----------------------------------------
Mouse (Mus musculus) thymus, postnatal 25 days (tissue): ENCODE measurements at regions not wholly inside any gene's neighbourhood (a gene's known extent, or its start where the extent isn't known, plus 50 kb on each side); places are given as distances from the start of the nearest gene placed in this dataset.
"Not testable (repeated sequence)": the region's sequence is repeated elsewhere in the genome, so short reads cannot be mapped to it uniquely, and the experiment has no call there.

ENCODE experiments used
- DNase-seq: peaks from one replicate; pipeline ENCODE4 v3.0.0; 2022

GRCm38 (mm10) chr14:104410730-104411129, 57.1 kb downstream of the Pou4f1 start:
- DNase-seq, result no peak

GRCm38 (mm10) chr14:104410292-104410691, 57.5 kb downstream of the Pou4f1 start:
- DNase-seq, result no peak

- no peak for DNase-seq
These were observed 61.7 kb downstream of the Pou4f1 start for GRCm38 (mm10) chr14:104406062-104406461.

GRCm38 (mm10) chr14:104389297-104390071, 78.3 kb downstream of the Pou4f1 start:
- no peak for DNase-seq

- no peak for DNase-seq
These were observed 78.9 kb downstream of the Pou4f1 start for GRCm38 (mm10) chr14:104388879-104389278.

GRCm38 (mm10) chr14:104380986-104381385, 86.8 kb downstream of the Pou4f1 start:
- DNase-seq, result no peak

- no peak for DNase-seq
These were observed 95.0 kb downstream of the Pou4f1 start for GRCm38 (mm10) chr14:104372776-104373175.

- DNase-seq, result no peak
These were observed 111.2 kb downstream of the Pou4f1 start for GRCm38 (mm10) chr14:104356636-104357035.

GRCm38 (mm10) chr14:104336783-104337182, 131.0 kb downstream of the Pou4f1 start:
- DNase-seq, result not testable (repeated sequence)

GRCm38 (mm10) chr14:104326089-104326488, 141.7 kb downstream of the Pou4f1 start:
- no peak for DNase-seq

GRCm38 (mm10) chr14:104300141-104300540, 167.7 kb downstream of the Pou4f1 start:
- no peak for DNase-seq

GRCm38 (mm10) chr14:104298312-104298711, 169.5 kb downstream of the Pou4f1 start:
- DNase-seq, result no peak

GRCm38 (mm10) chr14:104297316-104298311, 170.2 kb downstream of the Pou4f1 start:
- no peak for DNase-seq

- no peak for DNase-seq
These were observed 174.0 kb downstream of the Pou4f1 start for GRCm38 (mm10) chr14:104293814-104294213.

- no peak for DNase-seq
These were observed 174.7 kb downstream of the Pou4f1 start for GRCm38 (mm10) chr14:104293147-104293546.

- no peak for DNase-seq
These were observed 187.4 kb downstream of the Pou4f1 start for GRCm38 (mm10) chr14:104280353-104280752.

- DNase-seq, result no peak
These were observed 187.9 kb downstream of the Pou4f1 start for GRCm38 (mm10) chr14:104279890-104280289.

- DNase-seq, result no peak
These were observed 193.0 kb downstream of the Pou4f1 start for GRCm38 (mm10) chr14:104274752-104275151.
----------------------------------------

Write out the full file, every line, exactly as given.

Mouse (Mus musculus) thymus, postnatal 25 days (tissue): ENCODE measurements at regions not wholly inside any gene's neighbourhood (a gene's known extent, or its start where the extent isn't known, plus 50 kb on each side); places are given as distances from the start of the nearest gene placed in this dataset.
"Not testable (repeated sequence)": the region's sequence is repeated elsewhere in the genome, so short reads cannot be mapped to it uniquely, and the experiment has no call there.

ENCODE experiments used
- DNase-seq: peaks from one replicate; pipeline ENCODE4 v3.0.0; 2022

GRCm38 (mm10) chr14:104410730-104411129, 57.1 kb downstream of the Pou4f1 start:
- DNase-seq, result no peak

GRCm38 (mm10) chr14:104410292-104410691, 57.5 kb downstream of the Pou4f1 start:
- DNase-seq, result no peak

- no peak for DNase-seq
These were observed 61.7 kb downstream of the Pou4f1 start for GRCm38 (mm10) chr14:104406062-104406461.

GRCm38 (mm10) chr14:104389297-104390071, 78.3 kb downstream of the Pou4f1 start:
- no peak for DNase-seq

- no peak for DNase-seq
These were observed 78.9 kb downstream of the Pou4f1 start for GRCm38 (mm10) chr14:104388879-104389278.

GRCm38 (mm10) chr14:104380986-104381385, 86.8 kb downstream of the Pou4f1 start:
- DNase-seq, result no peak

- no peak for DNase-seq
These were observed 95.0 kb downstream of the Pou4f1 start for GRCm38 (mm10) chr14:104372776-104373175.

- DNase-seq, result no peak
These were observed 111.2 kb downstream of the Pou4f1 start for GRCm38 (mm10) chr14:104356636-104357035.

GRCm38 (mm10) chr14:104336783-104337182, 131.0 kb downstream of the Pou4f1 start:
- DNase-seq, result not testable (repeated sequence)

GRCm38 (mm10) chr14:104326089-104326488, 141.7 kb downstream of the Pou4f1 start:
- no peak for DNase-seq

GRCm38 (mm10) chr14:104300141-104300540, 167.7 kb downstream of the Pou4f1 start:
- no peak for DNase-seq

GRCm38 (mm10) chr14:104298312-104298711, 169.5 kb downstream of the Pou4f1 start:
- DNase-seq, result no peak

GRCm38 (mm10) chr14:104297316-104298311, 170.2 kb downstream of the Pou4f1 start:
- no peak for DNase-seq

- no peak for DNase-seq
These were observed 174.0 kb downstream of the Pou4f1 start for GRCm38 (mm10) chr14:104293814-104294213.

- no peak for DNase-seq
These were observed 174.7 kb downstream of the Pou4f1 start for GRCm38 (mm10) chr14:104293147-104293546.

- no peak for DNase-seq
These were observed 187.4 kb downstream of the Pou4f1 start for GRCm38 (mm10) chr14:104280353-104280752.

- DNase-seq, result no peak
These were observed 187.9 kb downstream of the Pou4f1 start for GRCm38 (mm10) chr14:104279890-104280289.

- DNase-seq, result no peak
These were observed 193.0 kb downstream of the Pou4f1 start for GRCm38 (mm10) chr14:104274752-104275151.